(3). Cantilever Wall Abutments:
There are two purposes of a Cantilever Abutment, one is to retain the soil behind the ends of the bridge, second is to support the bridge superstructure. Some wall abutments are referred to as stub abutments. These abutments are made as short as possible and are installed at the top of fill embankments. Stub abutments usually only retain soils that are slightly higher than the superstructure thickness. Stub abutments can be very economical; however, they tend to increase the length of the end spans. Other wall abutments can be much taller and are often constructed to the full height of the crossing. Full height abutments are more difficult to build; however, they tend to reduce the length of the end spans.
(4). Full Height Abutments:
It is a tall height abutment which is constructed at the lower level roadway and should support the entire embankment. This abutment is costly and is generally used in congested urban and metropolitan areas where structure depth is critical.
(5). Stub Abutments:
Usually supported on piles, they are short abutments installed at the top of an embankment or slope of the embankment. They are very and not visible from above ground level.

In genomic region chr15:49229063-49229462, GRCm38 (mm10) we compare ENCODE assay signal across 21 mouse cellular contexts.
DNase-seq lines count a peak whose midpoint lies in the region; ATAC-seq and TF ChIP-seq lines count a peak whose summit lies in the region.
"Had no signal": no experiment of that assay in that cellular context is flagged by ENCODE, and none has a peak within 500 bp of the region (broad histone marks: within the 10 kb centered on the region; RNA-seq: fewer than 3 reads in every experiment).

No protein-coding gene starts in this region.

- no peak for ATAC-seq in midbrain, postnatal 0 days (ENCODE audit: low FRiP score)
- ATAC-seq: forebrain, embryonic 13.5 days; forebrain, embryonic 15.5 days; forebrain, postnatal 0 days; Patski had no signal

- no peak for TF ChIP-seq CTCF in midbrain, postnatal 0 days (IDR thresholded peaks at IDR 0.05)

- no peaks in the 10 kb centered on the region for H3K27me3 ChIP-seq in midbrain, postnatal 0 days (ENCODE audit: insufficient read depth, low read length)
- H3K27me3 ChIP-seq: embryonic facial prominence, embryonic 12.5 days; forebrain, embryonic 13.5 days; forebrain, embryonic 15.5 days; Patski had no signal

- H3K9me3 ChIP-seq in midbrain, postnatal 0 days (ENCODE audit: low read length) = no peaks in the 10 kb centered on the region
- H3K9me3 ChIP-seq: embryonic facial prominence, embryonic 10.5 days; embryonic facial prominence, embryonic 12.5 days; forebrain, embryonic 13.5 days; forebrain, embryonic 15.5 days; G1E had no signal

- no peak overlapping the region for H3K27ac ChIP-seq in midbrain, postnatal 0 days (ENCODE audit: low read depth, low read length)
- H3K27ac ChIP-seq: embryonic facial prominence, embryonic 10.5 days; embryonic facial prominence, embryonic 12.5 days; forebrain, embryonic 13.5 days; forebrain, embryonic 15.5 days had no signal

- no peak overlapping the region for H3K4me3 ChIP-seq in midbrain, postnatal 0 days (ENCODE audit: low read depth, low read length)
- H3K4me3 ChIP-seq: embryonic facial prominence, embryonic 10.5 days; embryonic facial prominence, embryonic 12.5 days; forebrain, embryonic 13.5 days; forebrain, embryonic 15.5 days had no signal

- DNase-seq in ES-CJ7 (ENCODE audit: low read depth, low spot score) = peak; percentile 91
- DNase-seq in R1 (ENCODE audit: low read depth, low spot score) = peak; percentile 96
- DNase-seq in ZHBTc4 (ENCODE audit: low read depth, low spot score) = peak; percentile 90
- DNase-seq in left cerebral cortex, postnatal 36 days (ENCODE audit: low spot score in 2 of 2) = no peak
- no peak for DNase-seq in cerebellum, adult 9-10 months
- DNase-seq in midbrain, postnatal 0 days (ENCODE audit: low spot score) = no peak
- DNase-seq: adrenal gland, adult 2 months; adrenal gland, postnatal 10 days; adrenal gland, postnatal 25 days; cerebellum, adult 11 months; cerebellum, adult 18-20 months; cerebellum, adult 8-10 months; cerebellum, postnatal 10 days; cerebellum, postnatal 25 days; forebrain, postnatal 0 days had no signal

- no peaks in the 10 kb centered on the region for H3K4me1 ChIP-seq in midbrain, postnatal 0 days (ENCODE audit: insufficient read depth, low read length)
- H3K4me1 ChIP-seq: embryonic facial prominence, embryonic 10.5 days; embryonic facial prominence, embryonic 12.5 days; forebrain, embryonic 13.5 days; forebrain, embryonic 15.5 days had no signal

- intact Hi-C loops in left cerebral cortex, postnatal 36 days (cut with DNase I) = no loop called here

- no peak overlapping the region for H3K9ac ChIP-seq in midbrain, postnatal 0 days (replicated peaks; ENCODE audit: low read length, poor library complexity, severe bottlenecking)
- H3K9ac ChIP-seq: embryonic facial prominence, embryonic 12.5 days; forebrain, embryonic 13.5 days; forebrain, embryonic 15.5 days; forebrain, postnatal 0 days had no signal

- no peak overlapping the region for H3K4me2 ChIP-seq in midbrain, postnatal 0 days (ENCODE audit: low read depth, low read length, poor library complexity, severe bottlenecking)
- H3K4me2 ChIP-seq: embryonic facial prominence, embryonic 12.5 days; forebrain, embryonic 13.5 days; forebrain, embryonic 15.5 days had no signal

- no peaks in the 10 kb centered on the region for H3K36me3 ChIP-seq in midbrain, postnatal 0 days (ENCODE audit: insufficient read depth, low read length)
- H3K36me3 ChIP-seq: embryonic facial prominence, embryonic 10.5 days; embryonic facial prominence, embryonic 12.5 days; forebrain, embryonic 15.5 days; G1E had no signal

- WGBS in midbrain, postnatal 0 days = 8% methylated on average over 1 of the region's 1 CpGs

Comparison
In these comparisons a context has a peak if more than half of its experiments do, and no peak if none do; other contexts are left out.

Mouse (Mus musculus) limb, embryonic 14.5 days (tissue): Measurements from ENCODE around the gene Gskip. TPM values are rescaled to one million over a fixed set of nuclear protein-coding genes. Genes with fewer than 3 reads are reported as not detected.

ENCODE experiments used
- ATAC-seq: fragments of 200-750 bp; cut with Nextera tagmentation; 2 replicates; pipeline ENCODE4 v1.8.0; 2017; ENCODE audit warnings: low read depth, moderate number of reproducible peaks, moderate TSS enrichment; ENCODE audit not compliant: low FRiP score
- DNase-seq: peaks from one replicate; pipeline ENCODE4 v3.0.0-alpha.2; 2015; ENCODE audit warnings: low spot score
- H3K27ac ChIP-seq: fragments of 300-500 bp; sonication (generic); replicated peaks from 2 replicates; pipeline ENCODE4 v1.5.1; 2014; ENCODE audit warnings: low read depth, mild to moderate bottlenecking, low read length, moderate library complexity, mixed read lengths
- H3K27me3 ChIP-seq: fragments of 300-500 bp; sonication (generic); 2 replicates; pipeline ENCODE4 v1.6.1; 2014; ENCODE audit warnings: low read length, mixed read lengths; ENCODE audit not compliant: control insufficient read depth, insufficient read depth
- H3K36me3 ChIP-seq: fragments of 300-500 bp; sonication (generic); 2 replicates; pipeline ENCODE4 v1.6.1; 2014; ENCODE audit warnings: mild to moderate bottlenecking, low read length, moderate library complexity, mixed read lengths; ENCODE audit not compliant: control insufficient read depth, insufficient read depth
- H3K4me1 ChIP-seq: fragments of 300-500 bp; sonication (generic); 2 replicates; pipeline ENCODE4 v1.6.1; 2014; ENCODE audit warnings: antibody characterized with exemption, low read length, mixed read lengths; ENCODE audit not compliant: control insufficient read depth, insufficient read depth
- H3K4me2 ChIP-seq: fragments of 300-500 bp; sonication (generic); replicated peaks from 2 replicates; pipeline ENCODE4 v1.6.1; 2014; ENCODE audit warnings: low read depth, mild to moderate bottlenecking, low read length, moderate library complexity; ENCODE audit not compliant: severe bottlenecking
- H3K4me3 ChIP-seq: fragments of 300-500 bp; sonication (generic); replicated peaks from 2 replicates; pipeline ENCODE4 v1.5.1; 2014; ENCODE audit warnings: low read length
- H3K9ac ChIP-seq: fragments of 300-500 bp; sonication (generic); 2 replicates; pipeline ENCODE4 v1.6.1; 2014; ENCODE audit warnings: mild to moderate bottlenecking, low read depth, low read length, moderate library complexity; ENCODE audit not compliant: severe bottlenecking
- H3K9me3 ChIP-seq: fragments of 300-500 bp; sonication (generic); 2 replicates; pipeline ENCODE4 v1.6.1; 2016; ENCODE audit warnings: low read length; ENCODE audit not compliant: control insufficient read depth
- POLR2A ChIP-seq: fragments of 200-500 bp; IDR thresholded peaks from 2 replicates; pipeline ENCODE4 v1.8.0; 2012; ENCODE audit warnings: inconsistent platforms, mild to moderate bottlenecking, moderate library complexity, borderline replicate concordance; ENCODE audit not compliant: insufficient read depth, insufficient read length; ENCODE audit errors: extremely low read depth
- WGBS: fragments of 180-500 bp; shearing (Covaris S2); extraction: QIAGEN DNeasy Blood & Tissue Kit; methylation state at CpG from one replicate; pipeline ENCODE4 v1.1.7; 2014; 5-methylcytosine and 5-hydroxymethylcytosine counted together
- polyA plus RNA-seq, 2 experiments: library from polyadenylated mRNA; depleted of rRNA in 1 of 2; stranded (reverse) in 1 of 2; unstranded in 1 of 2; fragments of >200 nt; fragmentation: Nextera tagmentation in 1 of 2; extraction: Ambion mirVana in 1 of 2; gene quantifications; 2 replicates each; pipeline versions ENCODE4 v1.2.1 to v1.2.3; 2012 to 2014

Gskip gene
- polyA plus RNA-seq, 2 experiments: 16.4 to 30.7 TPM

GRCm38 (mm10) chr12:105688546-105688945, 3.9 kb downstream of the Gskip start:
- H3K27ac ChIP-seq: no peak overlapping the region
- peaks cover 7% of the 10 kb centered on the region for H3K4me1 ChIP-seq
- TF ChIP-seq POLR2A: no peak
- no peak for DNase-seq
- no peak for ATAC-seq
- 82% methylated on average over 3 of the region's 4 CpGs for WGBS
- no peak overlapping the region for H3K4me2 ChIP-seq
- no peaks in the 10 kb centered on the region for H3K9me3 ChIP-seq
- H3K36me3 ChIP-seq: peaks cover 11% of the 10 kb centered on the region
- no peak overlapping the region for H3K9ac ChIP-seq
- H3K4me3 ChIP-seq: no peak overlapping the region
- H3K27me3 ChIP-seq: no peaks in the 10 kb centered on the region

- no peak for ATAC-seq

(6). Semi-stub Abutments:
The height of a semi-stub abutment is between the heights of full-height and stub-abutment. Unlike the stub, abutments are constructed on the top or somewhere near the top of the embankment, and the full-height abutment is constructed at the bottom of the embankment, the Semi-stub abutments are constructed somewhere between the top and bottom of the embankments. As they are taller than the stub-abutments and shorter than the full-height abutment, therefore they are known as Semi-Stub Abutment.
(7). Counterfort Abutments:
It is similar to the counterfort retaining wall. In counterfort abutment, a thin wall called counterfort connects the breast wall to the footing. These counterforts are built at spaces of regular intervals so that the breast wall is designed as a supported slab rather than as a cantilever.
(8). Spill-Through Abutments:
The intent of spill-through abutments is to reduce the amount of soil pressure on the abutment by installing large voids in the stem. Spill-through abutments are similar to piers except for the majority of the structure is below grade. Information in Section 3.1 can be used for prefabricated bridges with spill-through abutments.
(9). MSE System:
MSE stands for Mechanically Stabilized Earth. MSE true abutments (no piles) are more cost-effective than mixed abutments (piles under the bridge seat). Both are economical compared to conventional concrete abutments and dramatically economical in place of concrete abutments on piles.
(10). Pile Bent Abutments:
The pile bent abutment is a variant on a spill-through abutment that replaces the wall-like supports with a series of piles, or columns, to hold the support beam.